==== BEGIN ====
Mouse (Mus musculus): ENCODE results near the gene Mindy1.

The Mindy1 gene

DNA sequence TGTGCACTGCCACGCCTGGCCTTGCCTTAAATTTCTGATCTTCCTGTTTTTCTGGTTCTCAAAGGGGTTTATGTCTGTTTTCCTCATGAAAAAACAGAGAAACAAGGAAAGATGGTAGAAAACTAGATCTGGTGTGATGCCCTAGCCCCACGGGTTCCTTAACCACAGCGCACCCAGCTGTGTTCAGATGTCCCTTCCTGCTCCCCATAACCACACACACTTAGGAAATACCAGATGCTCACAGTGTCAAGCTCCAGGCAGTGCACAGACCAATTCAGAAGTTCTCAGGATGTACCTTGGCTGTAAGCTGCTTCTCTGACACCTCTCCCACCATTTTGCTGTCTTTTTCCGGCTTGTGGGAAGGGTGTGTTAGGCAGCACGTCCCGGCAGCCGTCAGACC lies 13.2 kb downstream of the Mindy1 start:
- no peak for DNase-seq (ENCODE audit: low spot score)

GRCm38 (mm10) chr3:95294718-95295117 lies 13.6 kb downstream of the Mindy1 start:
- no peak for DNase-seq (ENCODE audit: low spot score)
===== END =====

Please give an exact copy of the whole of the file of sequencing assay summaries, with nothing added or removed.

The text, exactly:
Mouse (Mus musculus): ENCODE results near the gene Mindy1.

The Mindy1 gene

DNA sequence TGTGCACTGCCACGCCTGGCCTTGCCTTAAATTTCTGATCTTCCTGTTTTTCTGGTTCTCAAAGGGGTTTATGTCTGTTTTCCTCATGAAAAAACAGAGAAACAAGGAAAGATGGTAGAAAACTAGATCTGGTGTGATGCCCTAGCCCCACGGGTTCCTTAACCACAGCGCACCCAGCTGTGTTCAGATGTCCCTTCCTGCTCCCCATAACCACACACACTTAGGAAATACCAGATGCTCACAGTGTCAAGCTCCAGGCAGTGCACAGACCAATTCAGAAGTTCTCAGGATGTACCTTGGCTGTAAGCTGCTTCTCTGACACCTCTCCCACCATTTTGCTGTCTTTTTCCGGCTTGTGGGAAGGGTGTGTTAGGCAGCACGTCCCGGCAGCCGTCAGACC lies 13.2 kb downstream of the Mindy1 start:
- no peak for DNase-seq (ENCODE audit: low spot score)

GRCm38 (mm10) chr3:95294718-95295117 lies 13.6 kb downstream of the Mindy1 start:
- no peak for DNase-seq (ENCODE audit: low spot score)